Violence swirls around women’s lives in myriad ways. It lurks in the way men speak to women, the way they might look at them, rattle their confidence, patronise, exclude and belittle them. Violence has a long spectrum of behaviours.
This week another murdered, partially burned body of a young woman turned up in NSW. Week 31 of 2020, and the body count is 31. Not all violence ends in death, but it certainly starts with disrespect.
The recent verbal attack on US Congresswoman, Alexandria Ocasio-Cortez, by Republican Ted Yoho was laced with misogyny and a deep fear of women who dare wear the scent of power. You’re a “fucking bitch” he spat at her, as she was minding her own business. As the Washington Post points out this week, this kind of violence towards women in politics is an endemic global problem.
Also global is the shocking rise in violence against women in their homes. As ANROWS recently reported, 65 percent of women in Australia who’ve been thumped or thrashed say the violence is either new, or an escalation. A whopping 1 in 3 who reported physical or sexual violence during the lockdown say this is the first time their partners have turned on them like this.
And here is where it gets personal.
This week those men on white horses, Male Champions of Change, released a toolkit ‘resource’ for employers to help organisations respond to “employees who may use domestic and family violence”. Our BroadAgenda Editor Julie popped her head into my office and we had a quick chat about the MCC’s euphemistic use of the terminology “may use”. At first blush it struck me as a verbal watering down of what is in fact a blatant choice by men to commit a violent crime – and hit a woman. Julie said she would read the report and write a piece for BroadAgenda.
She closed her door, read the report and then something happened. I can’t explain how ‘triggering’ works, because I don’t know.
But I do know what journalists and writers do when the words you are reading or action you are witnessing is suddenly so overwhelming it drains the life force from you, when you feel you can’t breathe, when your heart feels it is exploding with grief, and any slight turn of your head risks you collapsing at the knees: what we do at those times is – write. And that is what Julie has done. Restrained, professional, informative, but thumping with memory – you can read it here.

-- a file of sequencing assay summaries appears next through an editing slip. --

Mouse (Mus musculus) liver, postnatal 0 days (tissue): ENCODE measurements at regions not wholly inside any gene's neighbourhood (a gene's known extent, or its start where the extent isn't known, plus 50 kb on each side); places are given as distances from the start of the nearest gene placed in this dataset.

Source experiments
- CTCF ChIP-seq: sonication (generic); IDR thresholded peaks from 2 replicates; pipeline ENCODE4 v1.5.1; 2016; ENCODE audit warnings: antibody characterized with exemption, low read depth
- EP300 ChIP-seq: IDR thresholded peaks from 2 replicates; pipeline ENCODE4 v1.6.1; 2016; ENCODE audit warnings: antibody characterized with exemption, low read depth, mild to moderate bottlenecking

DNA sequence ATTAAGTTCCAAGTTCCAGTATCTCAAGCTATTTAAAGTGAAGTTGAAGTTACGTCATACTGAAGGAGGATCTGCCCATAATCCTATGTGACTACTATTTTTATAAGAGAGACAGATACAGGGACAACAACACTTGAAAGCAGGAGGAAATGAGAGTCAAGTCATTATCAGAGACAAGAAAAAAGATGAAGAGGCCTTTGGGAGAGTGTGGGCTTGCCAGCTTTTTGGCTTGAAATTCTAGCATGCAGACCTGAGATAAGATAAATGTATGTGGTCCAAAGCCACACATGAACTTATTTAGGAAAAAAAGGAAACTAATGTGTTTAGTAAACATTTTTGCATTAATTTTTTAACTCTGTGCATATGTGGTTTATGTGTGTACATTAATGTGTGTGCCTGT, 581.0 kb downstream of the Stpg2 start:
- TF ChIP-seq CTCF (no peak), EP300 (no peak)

Let’s now switch from wife, partner to mother.
So, what does a mother look like? Apart from looking like every woman I know, I had to smile at Bev Barnum’s beautiful belief that a ‘mom’ looks like someone who should never be shot. If only that were true. Nevertheless, good for Bev, she organised the Wall of Moms, and now it’s spreading! A less savoury spread is ‘Mom shame’ as working mothers – not just in the US but across Victoria right now – are battling with what part of themselves they have to give up, while emotionally and financially trying to protect their family.
This week also saw BroadAgenda hold our second panel discussion in our BroadAgenda Public Talk Series. Back in the days when we met in person, we held great panel talkfest on Masculinity. This week we tackled ‘Beyond #MeToo: Workplace harassment and law reform.’ Sex Discrimination Commissioner, Kate Jenkins, revealed how unsurprised she was by the “sex pest” allegations against former Justice Dyson Heydon, and how scandalous media headlines are perhaps the most powerful deterrent for men in high places. While SMH journalist Jacqueline Maley explained how the story managed to get to print, despite some of the toughest defamation laws in the world. You can watch the discussion here.
I’m fascinated by the words and wisdom of our feminist elders, and right now I just can’t get enough of that very witty Madeline Albright. When asked this week who she’d have in her dream team to ‘fix the world’, she instantly said it would be all female!
The former US Secretary of State also commented that she worried nations aren’t reaching out to one another right now. Well, I’m pleased to say Australia is bucking that trend. As Foreign Minister Marise Payne mentioned in Episode 1 of BroadTalk this week, she recently held a massive roundtable with 31 Pacific women leaders. Interestingly, Minister Payne has also ganged up with a number of global women leaders to call on all governments to be more responsive to the needs of women impacted by the pandemic.
Yes, the big broad nudging in on my life right now, BroadTalk, has arrived.
You can listen here (subscribe and each weekly episode will magically appear in your podcast feed!) And be sure to join our BroadTalk RoundTable discussion group on facebook. There is a seat at the table waiting for you. We’ll convene for a big chat next week!
Lastly, yes, it’s true. Michelle Obama did try to steal our thunder with her own podcast launch on the same day. But I note she had to wheel in her husband and his star power for the launch!! I can promise you I will do no such thing.
But then again, if Barack were to beg for a quick spot on BroadTalk… I’d think about it!